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Cooper, Richard S.; Kaufman, Jay S.; & Ward, Ryk (2003). Race and Genomics. New England Journal of Medicine, 348(12), 1166-1170.


Race is a thoroughly contentious topic, as one might expect of an idea that intrudes on the everyday life of so many people. The modern concept of race grew out of the experience of Europeans in naming and organizing the populations encountered in the rapid expansion of their empires.1 As a way to categorize humans, race has since come to take on a wide range of meanings, mixing social and biologic ingredients in varied proportions. This plasticity has made it a tool that fits equally well in the hands of demagogues who want to justify genocide and eugenics and of health scientists who want to improve surveillance for disease. It is not surprising, therefore, that diametrically opposing views have been voiced about its scientific and social value.2,3 Indeed, few other concepts used in the conduct of ordinary science are the subject of a passionate debate about whether they actually exist.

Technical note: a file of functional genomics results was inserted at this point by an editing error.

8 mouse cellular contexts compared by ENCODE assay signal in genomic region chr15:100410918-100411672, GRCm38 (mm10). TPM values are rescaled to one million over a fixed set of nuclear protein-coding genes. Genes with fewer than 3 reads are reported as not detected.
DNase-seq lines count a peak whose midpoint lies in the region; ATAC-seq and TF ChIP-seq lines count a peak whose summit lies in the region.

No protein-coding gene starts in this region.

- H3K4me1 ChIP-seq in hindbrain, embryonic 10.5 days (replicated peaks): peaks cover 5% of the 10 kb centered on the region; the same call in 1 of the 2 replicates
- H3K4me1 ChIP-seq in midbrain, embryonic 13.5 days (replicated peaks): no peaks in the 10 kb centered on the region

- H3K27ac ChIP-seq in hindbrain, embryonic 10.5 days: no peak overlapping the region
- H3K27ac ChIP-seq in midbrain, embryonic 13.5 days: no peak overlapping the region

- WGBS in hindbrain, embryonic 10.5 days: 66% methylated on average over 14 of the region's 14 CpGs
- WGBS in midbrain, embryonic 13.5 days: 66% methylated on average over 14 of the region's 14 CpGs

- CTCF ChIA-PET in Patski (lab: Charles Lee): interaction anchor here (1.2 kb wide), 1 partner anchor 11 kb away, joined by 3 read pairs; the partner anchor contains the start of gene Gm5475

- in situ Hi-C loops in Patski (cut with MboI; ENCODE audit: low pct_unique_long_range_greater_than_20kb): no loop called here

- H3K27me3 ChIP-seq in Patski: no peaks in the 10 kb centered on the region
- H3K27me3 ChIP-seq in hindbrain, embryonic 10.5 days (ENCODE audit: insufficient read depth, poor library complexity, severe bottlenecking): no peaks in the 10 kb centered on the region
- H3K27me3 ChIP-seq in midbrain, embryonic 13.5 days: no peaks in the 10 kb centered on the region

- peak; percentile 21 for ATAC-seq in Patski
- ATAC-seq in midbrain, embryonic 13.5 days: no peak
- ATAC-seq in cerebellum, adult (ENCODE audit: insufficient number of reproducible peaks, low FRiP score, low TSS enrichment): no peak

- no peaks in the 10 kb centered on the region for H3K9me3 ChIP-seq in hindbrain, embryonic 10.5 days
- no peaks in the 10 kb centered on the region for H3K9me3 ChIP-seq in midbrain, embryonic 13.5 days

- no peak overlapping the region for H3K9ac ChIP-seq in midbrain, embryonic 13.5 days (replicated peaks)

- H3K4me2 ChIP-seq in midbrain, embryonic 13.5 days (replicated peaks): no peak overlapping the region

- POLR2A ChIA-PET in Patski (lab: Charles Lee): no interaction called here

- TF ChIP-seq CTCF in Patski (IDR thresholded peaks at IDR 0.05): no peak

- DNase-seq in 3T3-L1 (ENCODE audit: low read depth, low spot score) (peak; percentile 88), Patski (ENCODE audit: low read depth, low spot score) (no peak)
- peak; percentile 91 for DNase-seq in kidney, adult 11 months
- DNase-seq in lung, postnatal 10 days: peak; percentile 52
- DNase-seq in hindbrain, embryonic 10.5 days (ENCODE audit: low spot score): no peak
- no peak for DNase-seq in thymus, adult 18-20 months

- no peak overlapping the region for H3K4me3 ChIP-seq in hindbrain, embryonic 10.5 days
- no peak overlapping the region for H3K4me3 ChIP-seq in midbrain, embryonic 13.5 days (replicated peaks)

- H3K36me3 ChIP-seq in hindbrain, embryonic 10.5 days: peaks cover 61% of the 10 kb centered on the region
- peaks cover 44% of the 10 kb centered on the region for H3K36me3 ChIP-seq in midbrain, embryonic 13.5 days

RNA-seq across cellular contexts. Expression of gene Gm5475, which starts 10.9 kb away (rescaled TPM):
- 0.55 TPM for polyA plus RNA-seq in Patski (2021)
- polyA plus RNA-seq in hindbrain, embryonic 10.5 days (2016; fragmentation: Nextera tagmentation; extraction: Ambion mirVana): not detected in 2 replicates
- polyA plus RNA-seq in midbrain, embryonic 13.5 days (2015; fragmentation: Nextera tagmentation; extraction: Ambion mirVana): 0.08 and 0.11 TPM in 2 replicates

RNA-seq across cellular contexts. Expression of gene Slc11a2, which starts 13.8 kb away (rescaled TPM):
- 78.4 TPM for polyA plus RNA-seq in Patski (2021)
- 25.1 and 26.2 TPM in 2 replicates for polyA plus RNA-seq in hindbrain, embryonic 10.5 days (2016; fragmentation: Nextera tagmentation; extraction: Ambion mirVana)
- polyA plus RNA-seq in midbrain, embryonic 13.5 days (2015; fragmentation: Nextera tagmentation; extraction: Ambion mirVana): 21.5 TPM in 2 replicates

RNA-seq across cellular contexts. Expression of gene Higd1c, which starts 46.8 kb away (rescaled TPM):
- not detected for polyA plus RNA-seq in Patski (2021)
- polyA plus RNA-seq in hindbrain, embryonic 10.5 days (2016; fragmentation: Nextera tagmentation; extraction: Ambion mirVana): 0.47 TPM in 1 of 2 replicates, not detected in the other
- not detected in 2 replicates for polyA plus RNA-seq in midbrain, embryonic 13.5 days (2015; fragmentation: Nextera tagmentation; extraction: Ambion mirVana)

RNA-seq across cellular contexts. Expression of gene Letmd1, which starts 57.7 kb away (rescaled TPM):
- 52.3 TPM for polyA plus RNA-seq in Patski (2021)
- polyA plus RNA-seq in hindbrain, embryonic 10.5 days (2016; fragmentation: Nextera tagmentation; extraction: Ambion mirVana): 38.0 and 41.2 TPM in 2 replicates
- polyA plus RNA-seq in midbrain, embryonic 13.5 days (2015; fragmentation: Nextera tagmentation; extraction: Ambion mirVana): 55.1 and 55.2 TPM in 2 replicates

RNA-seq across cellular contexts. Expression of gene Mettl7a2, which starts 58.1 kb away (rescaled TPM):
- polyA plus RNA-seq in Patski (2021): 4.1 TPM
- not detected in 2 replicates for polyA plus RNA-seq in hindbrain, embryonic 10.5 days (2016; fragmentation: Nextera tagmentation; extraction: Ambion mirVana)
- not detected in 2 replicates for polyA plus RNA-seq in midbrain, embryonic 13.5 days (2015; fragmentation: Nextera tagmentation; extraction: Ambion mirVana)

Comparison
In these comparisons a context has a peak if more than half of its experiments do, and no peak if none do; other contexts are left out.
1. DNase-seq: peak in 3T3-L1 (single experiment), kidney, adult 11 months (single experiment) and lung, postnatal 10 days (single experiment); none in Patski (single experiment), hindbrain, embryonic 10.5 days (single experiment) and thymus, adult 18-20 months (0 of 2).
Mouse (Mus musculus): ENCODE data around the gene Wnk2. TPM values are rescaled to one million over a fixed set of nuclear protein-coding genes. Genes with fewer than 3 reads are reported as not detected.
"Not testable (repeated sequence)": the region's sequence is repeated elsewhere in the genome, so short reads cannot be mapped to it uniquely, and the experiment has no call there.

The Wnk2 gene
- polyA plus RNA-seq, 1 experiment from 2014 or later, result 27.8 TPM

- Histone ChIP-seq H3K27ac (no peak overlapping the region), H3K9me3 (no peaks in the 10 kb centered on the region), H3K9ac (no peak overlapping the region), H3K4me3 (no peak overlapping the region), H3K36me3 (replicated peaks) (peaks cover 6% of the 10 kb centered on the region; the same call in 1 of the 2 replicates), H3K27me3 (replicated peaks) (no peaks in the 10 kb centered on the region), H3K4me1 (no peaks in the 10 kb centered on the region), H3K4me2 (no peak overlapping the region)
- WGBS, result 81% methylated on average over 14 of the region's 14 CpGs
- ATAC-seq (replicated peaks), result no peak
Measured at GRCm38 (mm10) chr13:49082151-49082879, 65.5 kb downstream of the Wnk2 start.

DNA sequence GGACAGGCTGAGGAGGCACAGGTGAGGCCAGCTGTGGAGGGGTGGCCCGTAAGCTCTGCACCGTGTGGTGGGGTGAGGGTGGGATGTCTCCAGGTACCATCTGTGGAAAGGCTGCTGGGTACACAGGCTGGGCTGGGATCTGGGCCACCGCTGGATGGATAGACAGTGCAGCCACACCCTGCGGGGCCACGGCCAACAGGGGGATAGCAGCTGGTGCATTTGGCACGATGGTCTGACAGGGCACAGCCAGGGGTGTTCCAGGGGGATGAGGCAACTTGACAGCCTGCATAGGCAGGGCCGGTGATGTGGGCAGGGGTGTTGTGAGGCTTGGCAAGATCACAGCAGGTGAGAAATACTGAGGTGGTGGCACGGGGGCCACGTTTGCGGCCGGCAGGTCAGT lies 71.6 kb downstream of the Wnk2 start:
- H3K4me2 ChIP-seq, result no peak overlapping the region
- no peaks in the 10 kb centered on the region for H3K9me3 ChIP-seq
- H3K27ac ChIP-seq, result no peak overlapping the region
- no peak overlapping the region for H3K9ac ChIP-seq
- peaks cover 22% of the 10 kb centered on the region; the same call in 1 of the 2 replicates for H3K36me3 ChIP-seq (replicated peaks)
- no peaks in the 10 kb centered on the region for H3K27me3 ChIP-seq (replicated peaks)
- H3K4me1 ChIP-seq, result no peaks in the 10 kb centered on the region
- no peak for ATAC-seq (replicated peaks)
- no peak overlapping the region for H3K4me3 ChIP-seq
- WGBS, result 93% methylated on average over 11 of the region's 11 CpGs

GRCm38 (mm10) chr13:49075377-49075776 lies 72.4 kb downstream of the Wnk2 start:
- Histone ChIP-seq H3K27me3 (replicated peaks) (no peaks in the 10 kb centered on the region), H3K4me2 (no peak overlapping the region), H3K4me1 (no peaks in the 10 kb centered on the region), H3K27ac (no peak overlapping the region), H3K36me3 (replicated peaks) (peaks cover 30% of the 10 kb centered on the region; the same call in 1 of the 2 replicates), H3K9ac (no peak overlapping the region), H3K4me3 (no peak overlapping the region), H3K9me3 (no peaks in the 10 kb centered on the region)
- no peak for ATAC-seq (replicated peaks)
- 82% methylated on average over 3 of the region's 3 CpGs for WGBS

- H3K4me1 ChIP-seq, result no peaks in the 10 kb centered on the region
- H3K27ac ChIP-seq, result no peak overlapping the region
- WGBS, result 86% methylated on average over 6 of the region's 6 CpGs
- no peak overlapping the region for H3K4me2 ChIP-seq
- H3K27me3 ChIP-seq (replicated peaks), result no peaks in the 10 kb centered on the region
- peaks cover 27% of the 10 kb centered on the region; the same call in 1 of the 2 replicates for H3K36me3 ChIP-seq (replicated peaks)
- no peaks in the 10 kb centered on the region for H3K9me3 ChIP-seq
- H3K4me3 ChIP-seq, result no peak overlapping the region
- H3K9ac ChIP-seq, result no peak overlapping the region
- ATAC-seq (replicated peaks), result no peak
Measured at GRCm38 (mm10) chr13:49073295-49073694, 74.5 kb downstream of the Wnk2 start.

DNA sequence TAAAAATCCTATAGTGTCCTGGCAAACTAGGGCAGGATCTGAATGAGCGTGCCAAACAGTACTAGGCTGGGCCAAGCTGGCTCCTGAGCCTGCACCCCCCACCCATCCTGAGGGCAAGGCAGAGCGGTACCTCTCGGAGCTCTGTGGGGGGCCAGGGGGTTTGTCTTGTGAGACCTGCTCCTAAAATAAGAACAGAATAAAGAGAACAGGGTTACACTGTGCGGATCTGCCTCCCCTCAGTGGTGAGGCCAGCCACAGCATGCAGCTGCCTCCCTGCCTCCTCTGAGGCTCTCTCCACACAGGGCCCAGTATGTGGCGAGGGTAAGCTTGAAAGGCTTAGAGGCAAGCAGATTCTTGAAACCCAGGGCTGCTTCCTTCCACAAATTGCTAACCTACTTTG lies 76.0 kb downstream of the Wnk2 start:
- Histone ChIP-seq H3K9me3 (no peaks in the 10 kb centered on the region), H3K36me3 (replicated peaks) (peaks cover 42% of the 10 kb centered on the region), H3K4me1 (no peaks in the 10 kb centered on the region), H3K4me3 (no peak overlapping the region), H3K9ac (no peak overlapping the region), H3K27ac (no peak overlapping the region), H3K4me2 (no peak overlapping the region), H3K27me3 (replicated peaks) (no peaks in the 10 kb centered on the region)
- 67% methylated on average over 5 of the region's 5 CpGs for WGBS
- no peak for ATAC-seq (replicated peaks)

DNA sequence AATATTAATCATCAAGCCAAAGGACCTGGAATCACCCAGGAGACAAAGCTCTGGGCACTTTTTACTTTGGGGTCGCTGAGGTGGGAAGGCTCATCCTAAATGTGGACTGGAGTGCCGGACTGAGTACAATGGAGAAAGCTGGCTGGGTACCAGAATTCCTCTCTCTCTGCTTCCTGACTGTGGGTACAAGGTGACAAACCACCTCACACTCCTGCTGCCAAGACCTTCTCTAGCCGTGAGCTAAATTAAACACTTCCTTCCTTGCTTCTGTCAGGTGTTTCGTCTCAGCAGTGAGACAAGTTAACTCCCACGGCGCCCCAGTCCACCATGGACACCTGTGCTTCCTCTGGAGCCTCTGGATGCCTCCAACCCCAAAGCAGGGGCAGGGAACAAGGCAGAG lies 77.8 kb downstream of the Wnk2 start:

Reference Type

Journal Article

Year Published


Journal Title

New England Journal of Medicine


Cooper, Richard S.
Kaufman, Jay S.
Ward, Ryk